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This week's elections have spurred extensive soul-searching by Republicans, but Democrats have reason to reconsider their positions as well. Election results revealed an excited conservative base, a listless liberal base, and a swath of independent voters migrating to Republican candidates. Democrats, especially President Obama, remain popular, but as they continue to press an ambitious agenda, should they worry about 2010?


  • Southern Blue Dogs At Risk  Nate Silver suggests the populist tide put them at risk, but few others. "There's not really any evidence that the [conservative populist] movement is yet anything more than an isolated and regional one. It will almost certainly have some implications in the South -- and if I were a Democratic Congressman there, I'd be very nervous. But only 18 of the 52 Blue Dogs in fact come from the South, and if I were a conservative Democrat in California, or South Dakota, or Michigan, I'd be feeling rather relieved."
  • The Enthusiasm Gap  The Washington Post's E.J. Dionne urges a return to "the excite-the-base, win-the-middle strategy Democrats pursued so effectively in 2006 and 2008." Dionne notes "a spirit far different than the buoyant confidence Obama inspired a year ago. And the Obama change-agents, particularly the young, were notably absent from the voting booths this week. In Virginia, a state Obama carried comfortably last year, a majority of those who showed up to vote on Tuesday said they had backed John McCain."
  • Independents Aren't Moderates  The Atlantic's Marc Ambinder cautions against interpreting the Republican tilt shown by Independents as a sign that moderates are fleeing the Democrats. "Yes, independents are moving to the GOP. That's a big headline. Bad news for Dems, etc, etc. But. And this is important: these are conservative independents. Many disassociated with the GOP -- at least in terms of what they tell pollsters -- because of the GOP brand problems and because it's cool to be independent in parts of the country and in parts of states. Don't confuse 'moderates' with 'independents.'"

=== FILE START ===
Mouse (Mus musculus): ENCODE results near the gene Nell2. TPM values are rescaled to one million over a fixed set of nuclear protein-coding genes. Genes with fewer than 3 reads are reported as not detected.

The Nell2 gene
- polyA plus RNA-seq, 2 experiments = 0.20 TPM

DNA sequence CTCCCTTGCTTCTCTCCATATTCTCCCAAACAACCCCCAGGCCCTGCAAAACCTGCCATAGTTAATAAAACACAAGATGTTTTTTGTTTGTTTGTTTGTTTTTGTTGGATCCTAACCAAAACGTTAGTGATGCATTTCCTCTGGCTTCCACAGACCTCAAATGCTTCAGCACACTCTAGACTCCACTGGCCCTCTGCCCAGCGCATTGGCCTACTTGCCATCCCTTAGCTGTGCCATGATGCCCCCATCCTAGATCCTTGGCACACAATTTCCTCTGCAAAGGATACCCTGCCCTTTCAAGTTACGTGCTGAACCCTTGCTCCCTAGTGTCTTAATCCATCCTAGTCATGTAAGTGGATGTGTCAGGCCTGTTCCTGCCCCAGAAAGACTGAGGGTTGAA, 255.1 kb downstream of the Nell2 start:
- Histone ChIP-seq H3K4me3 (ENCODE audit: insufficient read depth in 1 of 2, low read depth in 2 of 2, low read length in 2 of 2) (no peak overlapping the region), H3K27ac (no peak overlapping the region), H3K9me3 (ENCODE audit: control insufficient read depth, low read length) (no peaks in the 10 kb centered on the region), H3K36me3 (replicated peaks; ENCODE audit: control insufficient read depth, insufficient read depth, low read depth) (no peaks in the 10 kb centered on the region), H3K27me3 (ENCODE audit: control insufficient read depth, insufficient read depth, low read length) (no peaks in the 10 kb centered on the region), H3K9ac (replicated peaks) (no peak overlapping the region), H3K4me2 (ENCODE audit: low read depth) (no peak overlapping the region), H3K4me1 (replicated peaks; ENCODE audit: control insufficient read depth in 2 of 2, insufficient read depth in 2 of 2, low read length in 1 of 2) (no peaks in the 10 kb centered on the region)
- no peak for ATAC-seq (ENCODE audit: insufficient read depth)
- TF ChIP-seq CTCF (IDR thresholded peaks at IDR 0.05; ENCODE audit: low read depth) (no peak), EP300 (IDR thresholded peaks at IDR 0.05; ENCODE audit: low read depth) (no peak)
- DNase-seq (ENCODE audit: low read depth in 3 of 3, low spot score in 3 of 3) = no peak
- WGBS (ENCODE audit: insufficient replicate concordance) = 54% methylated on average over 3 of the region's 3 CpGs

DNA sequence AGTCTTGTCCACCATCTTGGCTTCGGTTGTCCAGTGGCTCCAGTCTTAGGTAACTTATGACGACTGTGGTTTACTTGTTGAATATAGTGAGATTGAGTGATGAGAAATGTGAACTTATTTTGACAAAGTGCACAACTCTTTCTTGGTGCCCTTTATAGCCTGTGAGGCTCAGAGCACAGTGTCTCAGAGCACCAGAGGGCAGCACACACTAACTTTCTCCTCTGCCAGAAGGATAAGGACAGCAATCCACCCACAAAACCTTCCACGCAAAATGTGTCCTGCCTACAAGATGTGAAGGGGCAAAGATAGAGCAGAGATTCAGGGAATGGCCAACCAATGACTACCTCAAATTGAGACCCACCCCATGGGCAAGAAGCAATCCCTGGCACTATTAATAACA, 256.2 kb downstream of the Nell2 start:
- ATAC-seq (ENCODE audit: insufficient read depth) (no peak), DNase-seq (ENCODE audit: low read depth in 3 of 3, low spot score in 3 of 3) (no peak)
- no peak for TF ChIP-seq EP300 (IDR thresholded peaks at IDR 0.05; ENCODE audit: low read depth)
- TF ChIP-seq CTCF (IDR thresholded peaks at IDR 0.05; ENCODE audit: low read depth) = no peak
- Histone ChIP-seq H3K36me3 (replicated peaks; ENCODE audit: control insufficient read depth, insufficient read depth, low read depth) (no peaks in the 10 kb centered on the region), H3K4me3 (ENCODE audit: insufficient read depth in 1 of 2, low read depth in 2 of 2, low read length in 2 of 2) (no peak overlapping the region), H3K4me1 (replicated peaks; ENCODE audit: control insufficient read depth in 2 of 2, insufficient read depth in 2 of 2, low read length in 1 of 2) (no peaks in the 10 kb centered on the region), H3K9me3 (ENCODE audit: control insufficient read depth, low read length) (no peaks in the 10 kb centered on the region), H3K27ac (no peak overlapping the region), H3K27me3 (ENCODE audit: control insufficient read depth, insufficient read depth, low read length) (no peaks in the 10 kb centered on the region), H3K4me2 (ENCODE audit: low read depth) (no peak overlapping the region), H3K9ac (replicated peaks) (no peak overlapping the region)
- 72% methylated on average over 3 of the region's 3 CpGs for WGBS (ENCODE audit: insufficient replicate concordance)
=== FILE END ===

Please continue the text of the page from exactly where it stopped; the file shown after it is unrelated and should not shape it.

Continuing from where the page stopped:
• Worried? Pass Health Care  Steve Benen blasts "hand-wringing Democratic lawmakers" worried about their 2010 prospects, "nearly all of whom seem to be looking for an excuse not to do any heavy lifting" on legislation. "Most of the panicky center-right Dems who want to slam on the brakes seemed to have no interest at all in generating any excitement within the Democratic base," Benen writes. "If Dems had lost the special elections, the weak knees would be easier to understand. But this year, given a choice, voters sent more Democrats to the Hill, giving the party a better chance at passing its agenda. The party should take 'yes' for an answer."
  • Exit Polls Show No Bad News  Lots of analysts shrugged off yesterday's results as too local or too inconclusive to matter. In the New York Times, Ruy Tuxeira makes the case with extensive poll-reading. "Besides being far older and whiter than in 2008, the voters in Virginia on Tuesday said they had supported John McCain last November by 8 points, meaning they were not favorably inclined toward President Obama to begin with. In fact, given that only 43 percent of these voters said they supported Mr. Obama last November, his 48 percent approval rating among them does not indicate a shift away from him but rather toward him."

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